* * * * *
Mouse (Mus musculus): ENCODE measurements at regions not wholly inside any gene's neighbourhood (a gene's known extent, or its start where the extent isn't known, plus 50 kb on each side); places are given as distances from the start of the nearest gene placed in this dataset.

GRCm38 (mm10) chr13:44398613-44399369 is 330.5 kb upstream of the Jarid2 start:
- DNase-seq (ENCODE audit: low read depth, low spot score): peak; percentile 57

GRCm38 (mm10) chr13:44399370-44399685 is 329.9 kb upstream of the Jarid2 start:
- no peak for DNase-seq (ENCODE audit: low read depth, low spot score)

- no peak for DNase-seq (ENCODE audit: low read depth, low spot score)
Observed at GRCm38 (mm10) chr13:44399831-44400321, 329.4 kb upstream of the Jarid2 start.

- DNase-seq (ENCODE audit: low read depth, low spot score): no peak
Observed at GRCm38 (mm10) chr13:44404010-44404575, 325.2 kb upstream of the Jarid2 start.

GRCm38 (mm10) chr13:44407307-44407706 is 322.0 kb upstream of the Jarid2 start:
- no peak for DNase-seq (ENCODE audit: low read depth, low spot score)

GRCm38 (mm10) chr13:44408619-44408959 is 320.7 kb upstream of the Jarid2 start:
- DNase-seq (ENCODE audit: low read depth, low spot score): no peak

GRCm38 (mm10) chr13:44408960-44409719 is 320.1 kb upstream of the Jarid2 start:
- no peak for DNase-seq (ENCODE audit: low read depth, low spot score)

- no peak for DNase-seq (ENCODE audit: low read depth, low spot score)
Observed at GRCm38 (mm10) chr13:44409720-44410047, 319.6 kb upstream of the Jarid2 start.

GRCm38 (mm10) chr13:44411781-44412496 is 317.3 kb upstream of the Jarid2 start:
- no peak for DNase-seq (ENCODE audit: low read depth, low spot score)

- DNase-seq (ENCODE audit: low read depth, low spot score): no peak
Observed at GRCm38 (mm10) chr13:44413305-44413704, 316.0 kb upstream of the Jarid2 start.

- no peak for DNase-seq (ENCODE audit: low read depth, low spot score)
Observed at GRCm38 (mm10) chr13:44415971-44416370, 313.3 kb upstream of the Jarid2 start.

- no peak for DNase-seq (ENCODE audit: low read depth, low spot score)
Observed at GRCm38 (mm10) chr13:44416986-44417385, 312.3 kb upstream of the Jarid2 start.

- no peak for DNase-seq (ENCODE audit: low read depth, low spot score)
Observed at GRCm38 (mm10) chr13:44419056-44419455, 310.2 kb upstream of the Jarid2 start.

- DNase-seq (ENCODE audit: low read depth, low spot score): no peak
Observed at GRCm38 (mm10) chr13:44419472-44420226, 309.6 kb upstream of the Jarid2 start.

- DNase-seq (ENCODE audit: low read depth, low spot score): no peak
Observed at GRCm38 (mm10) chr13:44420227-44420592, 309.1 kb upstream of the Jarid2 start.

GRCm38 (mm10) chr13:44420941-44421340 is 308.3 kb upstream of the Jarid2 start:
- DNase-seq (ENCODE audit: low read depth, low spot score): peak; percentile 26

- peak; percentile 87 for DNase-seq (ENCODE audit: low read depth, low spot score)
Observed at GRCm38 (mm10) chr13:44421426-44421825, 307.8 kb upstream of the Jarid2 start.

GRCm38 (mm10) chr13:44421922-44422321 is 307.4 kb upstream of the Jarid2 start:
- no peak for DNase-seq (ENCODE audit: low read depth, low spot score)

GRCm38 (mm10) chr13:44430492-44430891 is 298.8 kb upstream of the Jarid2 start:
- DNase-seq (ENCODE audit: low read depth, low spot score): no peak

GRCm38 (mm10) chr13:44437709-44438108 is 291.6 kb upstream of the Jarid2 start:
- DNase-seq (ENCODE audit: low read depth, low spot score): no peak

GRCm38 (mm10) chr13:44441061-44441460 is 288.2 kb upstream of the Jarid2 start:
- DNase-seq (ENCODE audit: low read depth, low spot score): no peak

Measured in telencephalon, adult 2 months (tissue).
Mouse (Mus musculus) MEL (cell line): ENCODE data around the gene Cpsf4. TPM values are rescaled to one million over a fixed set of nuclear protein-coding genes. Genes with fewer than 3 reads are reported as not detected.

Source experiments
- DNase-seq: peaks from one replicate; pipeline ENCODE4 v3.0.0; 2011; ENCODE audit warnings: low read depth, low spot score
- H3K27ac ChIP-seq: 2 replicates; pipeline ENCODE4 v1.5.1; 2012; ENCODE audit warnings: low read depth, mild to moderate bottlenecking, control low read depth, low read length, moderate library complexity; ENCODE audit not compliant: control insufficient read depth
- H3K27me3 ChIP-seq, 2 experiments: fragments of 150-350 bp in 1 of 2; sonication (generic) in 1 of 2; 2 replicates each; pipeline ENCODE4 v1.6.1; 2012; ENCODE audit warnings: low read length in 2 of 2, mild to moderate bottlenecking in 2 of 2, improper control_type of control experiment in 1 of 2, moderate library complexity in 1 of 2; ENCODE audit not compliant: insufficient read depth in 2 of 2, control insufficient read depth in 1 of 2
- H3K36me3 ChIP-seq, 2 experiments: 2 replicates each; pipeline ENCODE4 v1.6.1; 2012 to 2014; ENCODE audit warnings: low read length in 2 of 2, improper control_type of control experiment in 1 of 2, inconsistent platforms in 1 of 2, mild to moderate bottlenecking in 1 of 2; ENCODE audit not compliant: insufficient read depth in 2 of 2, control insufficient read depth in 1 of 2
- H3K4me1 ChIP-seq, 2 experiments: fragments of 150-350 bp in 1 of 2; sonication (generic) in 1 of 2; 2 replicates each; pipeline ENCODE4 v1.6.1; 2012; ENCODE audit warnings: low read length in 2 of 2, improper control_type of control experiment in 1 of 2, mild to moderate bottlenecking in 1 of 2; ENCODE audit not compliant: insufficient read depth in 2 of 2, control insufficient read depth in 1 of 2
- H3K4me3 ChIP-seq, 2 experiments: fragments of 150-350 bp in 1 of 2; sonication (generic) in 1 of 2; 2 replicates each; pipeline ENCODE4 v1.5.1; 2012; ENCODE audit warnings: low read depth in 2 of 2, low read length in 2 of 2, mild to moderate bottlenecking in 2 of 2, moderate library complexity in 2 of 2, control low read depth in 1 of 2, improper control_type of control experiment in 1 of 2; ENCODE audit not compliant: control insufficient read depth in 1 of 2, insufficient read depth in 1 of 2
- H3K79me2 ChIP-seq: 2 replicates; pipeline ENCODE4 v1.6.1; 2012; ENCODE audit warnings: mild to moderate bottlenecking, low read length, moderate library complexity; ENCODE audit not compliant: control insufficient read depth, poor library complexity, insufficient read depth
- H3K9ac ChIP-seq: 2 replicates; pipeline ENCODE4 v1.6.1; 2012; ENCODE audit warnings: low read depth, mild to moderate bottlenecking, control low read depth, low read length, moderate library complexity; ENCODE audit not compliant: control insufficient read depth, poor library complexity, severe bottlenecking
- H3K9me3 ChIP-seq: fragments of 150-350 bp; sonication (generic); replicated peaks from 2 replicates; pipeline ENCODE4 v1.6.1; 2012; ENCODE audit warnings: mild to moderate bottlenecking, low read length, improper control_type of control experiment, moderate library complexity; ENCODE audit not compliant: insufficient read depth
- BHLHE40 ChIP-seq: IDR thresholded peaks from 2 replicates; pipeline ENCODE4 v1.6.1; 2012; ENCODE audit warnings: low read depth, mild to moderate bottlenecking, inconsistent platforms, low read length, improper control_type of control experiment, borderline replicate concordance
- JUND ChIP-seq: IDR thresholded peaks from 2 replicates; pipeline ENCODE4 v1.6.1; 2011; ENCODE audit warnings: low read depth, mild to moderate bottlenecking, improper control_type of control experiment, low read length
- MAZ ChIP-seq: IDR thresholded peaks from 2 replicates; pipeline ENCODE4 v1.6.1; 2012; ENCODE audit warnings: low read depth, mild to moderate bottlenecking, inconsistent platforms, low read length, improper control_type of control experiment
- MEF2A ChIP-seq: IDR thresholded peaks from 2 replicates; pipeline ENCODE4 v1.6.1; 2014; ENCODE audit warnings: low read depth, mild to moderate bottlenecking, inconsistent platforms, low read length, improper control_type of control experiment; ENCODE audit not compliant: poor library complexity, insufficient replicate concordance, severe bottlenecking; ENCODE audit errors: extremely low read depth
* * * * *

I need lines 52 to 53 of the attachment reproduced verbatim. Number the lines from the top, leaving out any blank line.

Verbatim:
- H3K4me3 ChIP-seq, 2 experiments: fragments of 150-350 bp in 1 of 2; sonication (generic) in 1 of 2; 2 replicates each; pipeline ENCODE4 v1.5.1; 2012; ENCODE audit warnings: low read depth in 2 of 2, low read length in 2 of 2, mild to moderate bottlenecking in 2 of 2, moderate library complexity in 2 of 2, control low read depth in 1 of 2, improper control_type of control experiment in 1 of 2; ENCODE audit not compliant: control insufficient read depth in 1 of 2, insufficient read depth in 1 of 2
- H3K79me2 ChIP-seq: 2 replicates; pipeline ENCODE4 v1.6.1; 2012; ENCODE audit warnings: mild to moderate bottlenecking, low read length, moderate library complexity; ENCODE audit not compliant: control insufficient read depth, poor library complexity, insufficient read depth